Humans May Sense a Single (and Entangled) Proton of Light


From Scientific American and Nature

People can detect flashes of light as feeble as a single photon, an experiment has demonstrated—a finding that seems to conclude a 70-year quest to test the limits of human vision. In addition, Nicolas Gisin, a physicist at the University of Geneva in Switzerland, devised a new test to see if the human eye could pick out signs of ‘entanglement’1. This weird quantum effect inextricably links two or more objects in such a way that measurements carried out on one immediately change the properties of its partners, no matter how far apart they are. Quantum effects, such as entanglement, are usually confined to the invisible microscopic world and are detected only indirectly using precision instruments.

This is significant because it implies that we may be being impacted (“perception”) by things that we did not normally consider and that they could even involve quantum “weirdness.” One wonders if we could be moving towards explanations to various sensory anomalies.

The study, published in Nature Communications on July 19, “finally answers a long-standing question about whether humans can see single photons — they can!” says Paul Kwiat, a quantum optics researcher at the University of Illinois at Urbana–Champaign. The techniques used in the study also open up ways of testing how quantum properties—such as the ability of photons to be in two places at the same time—affect biology, he adds.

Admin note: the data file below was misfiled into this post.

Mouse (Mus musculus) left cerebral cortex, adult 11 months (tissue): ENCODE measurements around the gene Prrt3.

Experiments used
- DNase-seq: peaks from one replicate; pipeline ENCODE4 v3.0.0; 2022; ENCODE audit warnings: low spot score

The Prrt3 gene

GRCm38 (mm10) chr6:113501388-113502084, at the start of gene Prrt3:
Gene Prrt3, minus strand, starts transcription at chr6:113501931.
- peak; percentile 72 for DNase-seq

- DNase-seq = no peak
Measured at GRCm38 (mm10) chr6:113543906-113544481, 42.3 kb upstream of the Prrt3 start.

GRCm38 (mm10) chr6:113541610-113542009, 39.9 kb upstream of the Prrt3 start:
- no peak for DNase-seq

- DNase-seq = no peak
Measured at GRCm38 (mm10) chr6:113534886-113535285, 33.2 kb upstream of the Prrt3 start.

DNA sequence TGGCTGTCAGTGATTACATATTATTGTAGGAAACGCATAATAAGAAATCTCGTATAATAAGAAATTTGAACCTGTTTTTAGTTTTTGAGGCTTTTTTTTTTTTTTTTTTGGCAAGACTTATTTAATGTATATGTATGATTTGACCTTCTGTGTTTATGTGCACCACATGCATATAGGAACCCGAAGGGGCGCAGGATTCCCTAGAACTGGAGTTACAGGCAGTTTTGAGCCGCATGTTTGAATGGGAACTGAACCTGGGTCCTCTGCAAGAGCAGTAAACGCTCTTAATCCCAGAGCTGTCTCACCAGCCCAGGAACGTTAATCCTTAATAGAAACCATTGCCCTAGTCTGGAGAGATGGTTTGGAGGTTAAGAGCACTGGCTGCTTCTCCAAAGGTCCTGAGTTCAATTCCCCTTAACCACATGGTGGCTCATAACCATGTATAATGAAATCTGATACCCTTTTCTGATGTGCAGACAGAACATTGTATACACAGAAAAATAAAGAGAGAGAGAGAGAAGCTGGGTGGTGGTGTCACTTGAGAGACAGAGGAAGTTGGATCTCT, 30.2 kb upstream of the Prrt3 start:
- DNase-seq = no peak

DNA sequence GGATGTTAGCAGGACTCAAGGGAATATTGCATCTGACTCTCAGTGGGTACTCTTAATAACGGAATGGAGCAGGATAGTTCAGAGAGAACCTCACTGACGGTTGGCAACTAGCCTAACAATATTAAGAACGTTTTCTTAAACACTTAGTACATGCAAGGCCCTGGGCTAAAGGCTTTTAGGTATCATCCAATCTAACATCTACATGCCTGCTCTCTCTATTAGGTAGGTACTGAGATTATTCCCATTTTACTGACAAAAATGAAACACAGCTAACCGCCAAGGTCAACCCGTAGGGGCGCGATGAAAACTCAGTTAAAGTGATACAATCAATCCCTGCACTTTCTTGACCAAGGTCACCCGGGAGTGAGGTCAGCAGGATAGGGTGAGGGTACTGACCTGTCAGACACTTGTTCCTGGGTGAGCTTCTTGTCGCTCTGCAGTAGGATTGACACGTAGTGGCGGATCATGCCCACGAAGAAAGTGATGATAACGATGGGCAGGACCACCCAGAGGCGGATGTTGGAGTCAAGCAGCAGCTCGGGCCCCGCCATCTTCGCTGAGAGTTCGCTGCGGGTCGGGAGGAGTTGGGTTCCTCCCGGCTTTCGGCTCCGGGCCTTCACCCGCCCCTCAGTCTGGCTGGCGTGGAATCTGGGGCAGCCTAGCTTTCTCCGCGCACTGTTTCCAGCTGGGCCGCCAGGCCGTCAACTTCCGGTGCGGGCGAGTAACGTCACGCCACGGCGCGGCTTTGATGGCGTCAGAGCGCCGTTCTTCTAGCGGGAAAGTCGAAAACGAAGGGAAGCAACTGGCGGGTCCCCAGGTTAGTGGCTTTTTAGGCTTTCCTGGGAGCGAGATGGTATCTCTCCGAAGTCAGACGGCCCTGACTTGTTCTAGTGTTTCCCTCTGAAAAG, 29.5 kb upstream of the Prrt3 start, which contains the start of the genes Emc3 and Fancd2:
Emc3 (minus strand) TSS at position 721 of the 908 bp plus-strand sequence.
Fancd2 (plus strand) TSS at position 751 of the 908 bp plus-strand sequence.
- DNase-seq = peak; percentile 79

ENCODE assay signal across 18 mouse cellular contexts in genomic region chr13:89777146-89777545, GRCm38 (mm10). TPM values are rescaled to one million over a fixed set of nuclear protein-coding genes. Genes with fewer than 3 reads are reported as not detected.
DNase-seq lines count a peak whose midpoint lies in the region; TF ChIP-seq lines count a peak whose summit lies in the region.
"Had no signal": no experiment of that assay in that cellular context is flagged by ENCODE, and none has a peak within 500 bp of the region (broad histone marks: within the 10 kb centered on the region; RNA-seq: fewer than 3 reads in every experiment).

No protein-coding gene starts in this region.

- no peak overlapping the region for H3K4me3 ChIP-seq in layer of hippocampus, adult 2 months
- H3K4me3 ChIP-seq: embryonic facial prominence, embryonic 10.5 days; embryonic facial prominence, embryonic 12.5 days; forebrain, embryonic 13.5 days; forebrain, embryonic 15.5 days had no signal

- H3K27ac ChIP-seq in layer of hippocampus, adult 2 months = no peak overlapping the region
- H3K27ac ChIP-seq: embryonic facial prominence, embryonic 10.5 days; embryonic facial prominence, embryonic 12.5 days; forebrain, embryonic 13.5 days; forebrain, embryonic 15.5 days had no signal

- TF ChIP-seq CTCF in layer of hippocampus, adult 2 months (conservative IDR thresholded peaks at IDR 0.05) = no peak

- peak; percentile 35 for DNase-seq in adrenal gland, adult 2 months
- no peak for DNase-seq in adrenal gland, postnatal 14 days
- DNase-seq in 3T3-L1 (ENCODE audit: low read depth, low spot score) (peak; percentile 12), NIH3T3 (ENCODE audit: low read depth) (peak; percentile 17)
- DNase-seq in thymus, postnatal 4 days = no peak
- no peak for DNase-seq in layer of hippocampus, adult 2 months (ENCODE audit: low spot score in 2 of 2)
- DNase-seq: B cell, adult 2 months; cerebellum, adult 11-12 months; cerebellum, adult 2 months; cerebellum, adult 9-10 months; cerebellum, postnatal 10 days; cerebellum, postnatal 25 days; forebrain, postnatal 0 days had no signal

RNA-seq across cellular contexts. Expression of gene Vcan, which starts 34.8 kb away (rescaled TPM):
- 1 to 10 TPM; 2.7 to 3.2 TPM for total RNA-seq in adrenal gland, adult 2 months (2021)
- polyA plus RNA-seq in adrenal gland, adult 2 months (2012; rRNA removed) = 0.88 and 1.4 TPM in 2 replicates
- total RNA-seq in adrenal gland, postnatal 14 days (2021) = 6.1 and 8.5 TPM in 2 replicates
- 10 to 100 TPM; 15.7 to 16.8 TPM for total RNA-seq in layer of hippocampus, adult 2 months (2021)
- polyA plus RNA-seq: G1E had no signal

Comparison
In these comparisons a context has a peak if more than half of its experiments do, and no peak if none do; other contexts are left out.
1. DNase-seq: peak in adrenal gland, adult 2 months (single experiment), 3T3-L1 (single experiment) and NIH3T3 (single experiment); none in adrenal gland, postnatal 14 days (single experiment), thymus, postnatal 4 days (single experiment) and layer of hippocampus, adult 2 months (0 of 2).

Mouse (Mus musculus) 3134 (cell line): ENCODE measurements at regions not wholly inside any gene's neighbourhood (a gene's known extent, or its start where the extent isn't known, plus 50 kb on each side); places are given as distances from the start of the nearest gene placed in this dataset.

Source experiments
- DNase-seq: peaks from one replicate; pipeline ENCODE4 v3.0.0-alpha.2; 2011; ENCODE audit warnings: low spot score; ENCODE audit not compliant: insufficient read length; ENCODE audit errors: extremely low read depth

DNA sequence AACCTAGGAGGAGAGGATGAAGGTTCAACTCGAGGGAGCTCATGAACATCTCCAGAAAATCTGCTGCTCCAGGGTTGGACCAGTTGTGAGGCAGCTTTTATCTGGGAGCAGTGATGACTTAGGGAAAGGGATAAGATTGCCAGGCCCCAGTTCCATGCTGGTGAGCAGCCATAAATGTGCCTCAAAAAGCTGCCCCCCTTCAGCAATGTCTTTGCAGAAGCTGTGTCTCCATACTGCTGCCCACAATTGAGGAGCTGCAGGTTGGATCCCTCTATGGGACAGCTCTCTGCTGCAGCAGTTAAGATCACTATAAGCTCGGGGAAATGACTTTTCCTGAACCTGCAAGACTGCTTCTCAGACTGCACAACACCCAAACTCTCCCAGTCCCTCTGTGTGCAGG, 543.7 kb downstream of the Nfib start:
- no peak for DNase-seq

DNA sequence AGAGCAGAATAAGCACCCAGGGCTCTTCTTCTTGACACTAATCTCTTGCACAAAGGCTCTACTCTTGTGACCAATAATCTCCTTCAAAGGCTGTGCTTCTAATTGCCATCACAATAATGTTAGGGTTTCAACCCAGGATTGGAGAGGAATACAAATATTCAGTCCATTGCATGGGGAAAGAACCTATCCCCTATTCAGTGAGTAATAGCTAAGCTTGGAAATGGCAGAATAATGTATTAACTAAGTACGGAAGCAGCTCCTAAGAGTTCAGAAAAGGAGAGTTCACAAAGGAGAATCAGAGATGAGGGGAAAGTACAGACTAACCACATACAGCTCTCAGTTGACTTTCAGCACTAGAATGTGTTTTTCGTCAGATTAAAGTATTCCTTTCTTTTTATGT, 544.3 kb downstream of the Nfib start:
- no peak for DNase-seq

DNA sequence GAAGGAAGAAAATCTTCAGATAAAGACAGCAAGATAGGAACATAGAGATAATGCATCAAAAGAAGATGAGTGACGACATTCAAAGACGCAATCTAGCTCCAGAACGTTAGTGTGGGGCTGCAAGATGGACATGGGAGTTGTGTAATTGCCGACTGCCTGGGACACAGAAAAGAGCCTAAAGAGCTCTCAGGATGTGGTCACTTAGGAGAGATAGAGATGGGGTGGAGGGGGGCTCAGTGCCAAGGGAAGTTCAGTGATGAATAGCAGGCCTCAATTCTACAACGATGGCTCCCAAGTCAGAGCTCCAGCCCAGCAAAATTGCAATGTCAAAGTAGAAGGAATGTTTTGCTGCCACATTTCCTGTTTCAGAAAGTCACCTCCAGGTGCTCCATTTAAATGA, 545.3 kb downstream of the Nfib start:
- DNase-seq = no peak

“The most amazing thing is that it’s not like seeing light. It’s almost a feeling, at the threshold of imagination,” says Alipasha Vaziri, a physicist at the Rockefeller University in New York City, who led the work and tried out the experience himself.

Experiments on cells from frogs have shown that sensitive light-detecting cells in vertebrate eyes, called rod cells, do fire in response to single photons. But, in part because the retina processes its information to reduce ‘noise’ from false alarms, researchers hadn’t been able to confirm whether the firing of one rod cell would trigger a signal that would be transmitted all the way to the brain. Nor was it clear whether people would be able to consciously sense such a signal if it did reach the brain. Experiments to test the limits of human vision have also had to wait for the arrival of quantum-optics technologies that can reliably produce one photon of light at a time.

In June 2015, physicist Rebecca Holmes, who works with Kwiat, reported evidence that humans can sense light flashes containing as few as three photons. (Those results are still unpublished, Kwiat says.) But that team had not yet tested the ultimate threshold of perception—the response to single photons.

Regarding entanglement, the study published in Nature shows that “The experiment is lovely because in this sense you can ‘see’ entanglement,” says [Fabio] Sciarrino [a scientist in the field]. “It brings quantumness closer to human experience.”

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